I bescech you, sir, Im'.


Harm not yourself with your vexation ; I Disseinbling courtesy! How fine this tyrant Am senseless of your wrath ; a touch more rare Can tickle where she wounds ! — My dearest hus- Subdues all pangs, all fears. band,


Past grace ? obedience > I something fear my father's wrath; but nothing, Imo. Past hope, and in despair ; that way, past (Always reserv'd my holy duty,) what

grace. His rage can do on me : You must be gone;

Cym. That might'st have had the sole son of my And I shall here abide the hourly shot Of angry eyes ; not comforted to live,

Imo. O bless'd, that I might not ! I chose an But that there is this jewel in the world,

eagle, That I may see again.

And did avoid a puttock.



your face.

cym. Thou took'st a beggar; would'st have | fice: Where air comes out, air comes in : there's made my throne

none abroad so wholesome as that you vent. A seat for baseness.

Clo. If my shirt were bloody, then to shift itImo. I rather added

Have I hurt him? A lustre to it.

2 Lord. No, faith ; not so much as his patience. Сут. O thou vile one!

[ Aside. Imo.


1 Lord. Hurt him ? his body's a passable carcass, It is your fault that I have lov'd Posthumus : if he be not hurt : it is a thoroughfare for steel, if You bred him as my playfellow; and he is

it be not hurt. A man, worth any woman ; overbuys me

2 Lord. His steel was in debt: it went o'the back Almost the sum he pays.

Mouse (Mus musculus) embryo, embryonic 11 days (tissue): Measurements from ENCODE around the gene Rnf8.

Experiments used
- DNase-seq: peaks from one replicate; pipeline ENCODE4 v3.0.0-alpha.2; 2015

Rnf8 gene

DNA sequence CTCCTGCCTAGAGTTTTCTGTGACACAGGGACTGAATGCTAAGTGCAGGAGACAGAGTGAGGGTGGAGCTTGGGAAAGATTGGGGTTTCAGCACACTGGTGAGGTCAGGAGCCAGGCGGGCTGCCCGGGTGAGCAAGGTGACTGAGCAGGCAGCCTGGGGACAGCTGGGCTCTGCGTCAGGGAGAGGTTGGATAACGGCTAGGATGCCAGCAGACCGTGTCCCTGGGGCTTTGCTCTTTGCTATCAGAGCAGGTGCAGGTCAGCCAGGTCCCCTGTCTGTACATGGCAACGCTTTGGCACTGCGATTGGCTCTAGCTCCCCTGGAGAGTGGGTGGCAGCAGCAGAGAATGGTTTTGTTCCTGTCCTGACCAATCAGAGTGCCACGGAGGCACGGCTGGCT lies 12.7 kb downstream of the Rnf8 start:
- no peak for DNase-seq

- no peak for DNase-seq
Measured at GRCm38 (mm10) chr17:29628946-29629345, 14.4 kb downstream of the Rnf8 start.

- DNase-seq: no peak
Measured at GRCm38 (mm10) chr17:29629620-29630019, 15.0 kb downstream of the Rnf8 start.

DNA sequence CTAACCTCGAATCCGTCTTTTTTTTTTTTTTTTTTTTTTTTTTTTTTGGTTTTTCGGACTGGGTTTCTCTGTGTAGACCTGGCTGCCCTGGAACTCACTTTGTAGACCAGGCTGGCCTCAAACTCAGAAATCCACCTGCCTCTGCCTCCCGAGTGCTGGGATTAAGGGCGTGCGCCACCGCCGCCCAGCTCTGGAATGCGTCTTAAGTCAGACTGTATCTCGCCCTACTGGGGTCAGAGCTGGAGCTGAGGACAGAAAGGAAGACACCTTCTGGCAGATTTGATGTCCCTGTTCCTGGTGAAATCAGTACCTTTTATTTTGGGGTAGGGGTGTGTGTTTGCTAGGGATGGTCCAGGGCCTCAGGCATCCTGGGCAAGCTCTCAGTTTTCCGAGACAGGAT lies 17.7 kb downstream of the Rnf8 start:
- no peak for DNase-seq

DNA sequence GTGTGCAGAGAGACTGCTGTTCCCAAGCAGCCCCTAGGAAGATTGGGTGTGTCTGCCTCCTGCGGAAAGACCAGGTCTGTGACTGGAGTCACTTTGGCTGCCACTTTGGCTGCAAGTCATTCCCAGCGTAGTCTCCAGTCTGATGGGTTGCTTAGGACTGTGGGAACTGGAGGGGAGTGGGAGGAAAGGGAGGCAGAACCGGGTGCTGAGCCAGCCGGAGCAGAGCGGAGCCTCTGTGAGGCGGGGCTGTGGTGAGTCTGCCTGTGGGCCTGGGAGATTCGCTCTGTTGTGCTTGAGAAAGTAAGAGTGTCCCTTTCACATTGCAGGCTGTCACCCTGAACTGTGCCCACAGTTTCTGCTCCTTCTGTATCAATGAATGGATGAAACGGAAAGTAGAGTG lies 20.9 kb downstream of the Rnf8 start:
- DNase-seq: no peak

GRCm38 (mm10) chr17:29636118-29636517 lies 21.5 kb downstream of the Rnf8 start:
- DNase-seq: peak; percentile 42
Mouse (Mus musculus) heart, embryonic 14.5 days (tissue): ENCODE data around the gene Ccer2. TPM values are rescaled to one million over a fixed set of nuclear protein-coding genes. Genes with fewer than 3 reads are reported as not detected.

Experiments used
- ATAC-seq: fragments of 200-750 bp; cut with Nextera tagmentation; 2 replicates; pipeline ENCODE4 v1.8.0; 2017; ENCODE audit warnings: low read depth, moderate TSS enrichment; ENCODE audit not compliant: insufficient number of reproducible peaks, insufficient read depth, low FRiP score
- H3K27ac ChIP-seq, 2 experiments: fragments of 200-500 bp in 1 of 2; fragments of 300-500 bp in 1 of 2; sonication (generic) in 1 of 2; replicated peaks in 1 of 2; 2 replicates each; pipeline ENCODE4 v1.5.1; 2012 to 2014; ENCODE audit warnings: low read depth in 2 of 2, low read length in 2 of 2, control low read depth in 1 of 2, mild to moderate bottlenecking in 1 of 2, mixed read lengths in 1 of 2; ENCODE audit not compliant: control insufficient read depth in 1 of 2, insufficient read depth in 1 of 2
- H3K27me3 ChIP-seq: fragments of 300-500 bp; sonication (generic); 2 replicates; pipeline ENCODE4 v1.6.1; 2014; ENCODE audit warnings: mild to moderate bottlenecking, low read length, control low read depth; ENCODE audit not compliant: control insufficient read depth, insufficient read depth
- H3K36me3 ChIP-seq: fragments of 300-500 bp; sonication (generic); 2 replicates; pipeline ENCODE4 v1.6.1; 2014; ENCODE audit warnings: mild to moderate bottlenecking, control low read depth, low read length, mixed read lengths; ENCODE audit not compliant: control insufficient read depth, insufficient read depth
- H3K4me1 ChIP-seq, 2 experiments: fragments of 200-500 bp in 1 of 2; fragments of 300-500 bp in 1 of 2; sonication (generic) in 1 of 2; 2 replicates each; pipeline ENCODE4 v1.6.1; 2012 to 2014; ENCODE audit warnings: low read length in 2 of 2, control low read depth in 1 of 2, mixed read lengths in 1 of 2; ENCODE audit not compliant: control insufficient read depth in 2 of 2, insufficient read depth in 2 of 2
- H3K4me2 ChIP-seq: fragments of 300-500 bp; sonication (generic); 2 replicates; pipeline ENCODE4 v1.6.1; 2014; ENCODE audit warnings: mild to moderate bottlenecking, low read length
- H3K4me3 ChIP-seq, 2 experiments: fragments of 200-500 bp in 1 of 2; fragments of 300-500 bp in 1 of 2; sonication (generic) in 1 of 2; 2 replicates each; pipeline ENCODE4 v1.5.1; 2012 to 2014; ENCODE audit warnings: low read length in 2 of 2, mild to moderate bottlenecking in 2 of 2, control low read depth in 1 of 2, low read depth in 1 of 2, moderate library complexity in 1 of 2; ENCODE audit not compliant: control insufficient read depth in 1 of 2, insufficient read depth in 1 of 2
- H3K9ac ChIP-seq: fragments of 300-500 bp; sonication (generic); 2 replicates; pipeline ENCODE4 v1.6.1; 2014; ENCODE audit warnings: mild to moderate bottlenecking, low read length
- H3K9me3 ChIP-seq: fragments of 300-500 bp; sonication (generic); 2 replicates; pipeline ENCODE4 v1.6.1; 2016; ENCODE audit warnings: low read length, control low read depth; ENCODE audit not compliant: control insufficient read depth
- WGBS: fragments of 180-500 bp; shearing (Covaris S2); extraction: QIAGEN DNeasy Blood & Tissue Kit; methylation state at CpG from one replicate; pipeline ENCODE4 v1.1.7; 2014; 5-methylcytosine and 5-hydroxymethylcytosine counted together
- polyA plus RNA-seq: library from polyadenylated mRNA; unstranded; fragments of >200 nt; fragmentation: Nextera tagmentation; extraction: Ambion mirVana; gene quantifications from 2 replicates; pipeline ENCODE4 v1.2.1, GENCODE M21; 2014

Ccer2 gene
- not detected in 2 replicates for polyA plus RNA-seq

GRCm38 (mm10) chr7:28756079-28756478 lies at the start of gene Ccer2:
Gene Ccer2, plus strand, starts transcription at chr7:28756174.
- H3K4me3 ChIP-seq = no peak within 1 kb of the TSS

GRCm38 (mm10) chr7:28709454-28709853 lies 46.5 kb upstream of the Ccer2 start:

side the town.

[Asiste Cym.

What! - art thou mad ? Clo. The villain would not stand me. Imo. Almost, sir: Heaven restore me!--'Would 2 Lord. No; but he fled forward still, toward I were

(Aside. A neat-herd's daughter! and my Leonatus

1 I.ord. Stand you! You have land enough of Our neighbour shepherd's son !

your own : but he added to your having ; gave you

some ground. Re-enter QUEEN

2 Lord. As many inches as you have oceans : Сут. . Thou foolish thing! Puppies !

[Aside. They were again together : you have done

Clo. I would, they had not come between us.

[To the QUEEN. 2 Lord. So would I, till you had measured how Not after our command. Away with her,

long a fool you were upon the ground [ Aside. And pen her up.

Clo. And that she should love this fellow, and Queen. 'Beseech your patience : - Peace,

refuse me! Dear lady daughter, peace ;

- Sweet sovereign,

2 Lord. If it be a sin to make a true election, Leave us to ourselves; and make yourself some

she is damned.

[dside. comfort

1 Lord. Sir, as I told you always, her beauty and Out of your best advice.

her brain go not together : She's a good sign, but Cym. Nay, let her languish